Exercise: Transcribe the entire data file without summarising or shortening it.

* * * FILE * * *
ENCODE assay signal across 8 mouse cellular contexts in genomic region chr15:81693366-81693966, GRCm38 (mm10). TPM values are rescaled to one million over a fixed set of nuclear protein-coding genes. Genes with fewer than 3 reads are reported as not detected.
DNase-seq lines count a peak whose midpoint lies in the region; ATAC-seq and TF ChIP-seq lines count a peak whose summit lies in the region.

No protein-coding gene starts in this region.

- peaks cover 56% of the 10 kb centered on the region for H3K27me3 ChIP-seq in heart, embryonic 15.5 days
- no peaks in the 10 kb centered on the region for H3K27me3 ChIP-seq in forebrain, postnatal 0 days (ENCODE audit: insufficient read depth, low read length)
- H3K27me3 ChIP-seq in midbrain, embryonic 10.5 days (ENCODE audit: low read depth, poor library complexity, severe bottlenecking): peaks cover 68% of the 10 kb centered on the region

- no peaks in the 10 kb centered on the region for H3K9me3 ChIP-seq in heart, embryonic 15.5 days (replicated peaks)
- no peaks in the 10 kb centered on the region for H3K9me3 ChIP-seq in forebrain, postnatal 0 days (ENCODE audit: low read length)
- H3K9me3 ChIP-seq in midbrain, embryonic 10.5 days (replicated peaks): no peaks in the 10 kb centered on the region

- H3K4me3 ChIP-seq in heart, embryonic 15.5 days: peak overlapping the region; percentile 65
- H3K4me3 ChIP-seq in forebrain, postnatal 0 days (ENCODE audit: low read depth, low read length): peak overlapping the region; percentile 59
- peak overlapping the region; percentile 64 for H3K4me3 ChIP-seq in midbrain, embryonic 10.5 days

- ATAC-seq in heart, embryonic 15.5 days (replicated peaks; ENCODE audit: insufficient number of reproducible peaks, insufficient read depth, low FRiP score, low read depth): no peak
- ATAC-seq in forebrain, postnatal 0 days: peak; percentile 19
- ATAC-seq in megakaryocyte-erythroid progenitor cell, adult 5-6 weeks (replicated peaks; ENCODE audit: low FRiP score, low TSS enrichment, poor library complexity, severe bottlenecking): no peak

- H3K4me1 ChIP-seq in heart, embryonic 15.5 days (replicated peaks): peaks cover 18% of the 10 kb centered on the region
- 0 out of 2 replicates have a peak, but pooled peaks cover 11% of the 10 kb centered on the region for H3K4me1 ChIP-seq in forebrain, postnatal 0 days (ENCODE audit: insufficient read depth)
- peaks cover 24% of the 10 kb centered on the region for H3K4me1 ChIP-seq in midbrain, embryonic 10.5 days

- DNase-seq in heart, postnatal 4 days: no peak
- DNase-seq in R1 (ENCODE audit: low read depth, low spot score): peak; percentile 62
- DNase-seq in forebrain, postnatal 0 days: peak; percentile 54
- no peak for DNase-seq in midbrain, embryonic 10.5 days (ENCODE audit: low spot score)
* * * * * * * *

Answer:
ENCODE assay signal across 8 mouse cellular contexts in genomic region chr15:81693366-81693966, GRCm38 (mm10). TPM values are rescaled to one million over a fixed set of nuclear protein-coding genes. Genes with fewer than 3 reads are reported as not detected.
DNase-seq lines count a peak whose midpoint lies in the region; ATAC-seq and TF ChIP-seq lines count a peak whose summit lies in the region.

No protein-coding gene starts in this region.

- peaks cover 56% of the 10 kb centered on the region for H3K27me3 ChIP-seq in heart, embryonic 15.5 days
- no peaks in the 10 kb centered on the region for H3K27me3 ChIP-seq in forebrain, postnatal 0 days (ENCODE audit: insufficient read depth, low read length)
- H3K27me3 ChIP-seq in midbrain, embryonic 10.5 days (ENCODE audit: low read depth, poor library complexity, severe bottlenecking): peaks cover 68% of the 10 kb centered on the region

- no peaks in the 10 kb centered on the region for H3K9me3 ChIP-seq in heart, embryonic 15.5 days (replicated peaks)
- no peaks in the 10 kb centered on the region for H3K9me3 ChIP-seq in forebrain, postnatal 0 days (ENCODE audit: low read length)
- H3K9me3 ChIP-seq in midbrain, embryonic 10.5 days (replicated peaks): no peaks in the 10 kb centered on the region

- H3K4me3 ChIP-seq in heart, embryonic 15.5 days: peak overlapping the region; percentile 65
- H3K4me3 ChIP-seq in forebrain, postnatal 0 days (ENCODE audit: low read depth, low read length): peak overlapping the region; percentile 59
- peak overlapping the region; percentile 64 for H3K4me3 ChIP-seq in midbrain, embryonic 10.5 days

- ATAC-seq in heart, embryonic 15.5 days (replicated peaks; ENCODE audit: insufficient number of reproducible peaks, insufficient read depth, low FRiP score, low read depth): no peak
- ATAC-seq in forebrain, postnatal 0 days: peak; percentile 19
- ATAC-seq in megakaryocyte-erythroid progenitor cell, adult 5-6 weeks (replicated peaks; ENCODE audit: low FRiP score, low TSS enrichment, poor library complexity, severe bottlenecking): no peak

- H3K4me1 ChIP-seq in heart, embryonic 15.5 days (replicated peaks): peaks cover 18% of the 10 kb centered on the region
- 0 out of 2 replicates have a peak, but pooled peaks cover 11% of the 10 kb centered on the region for H3K4me1 ChIP-seq in forebrain, postnatal 0 days (ENCODE audit: insufficient read depth)
- peaks cover 24% of the 10 kb centered on the region for H3K4me1 ChIP-seq in midbrain, embryonic 10.5 days

- DNase-seq in heart, postnatal 4 days: no peak
- DNase-seq in R1 (ENCODE audit: low read depth, low spot score): peak; percentile 62
- DNase-seq in forebrain, postnatal 0 days: peak; percentile 54
- no peak for DNase-seq in midbrain, embryonic 10.5 days (ENCODE audit: low spot score)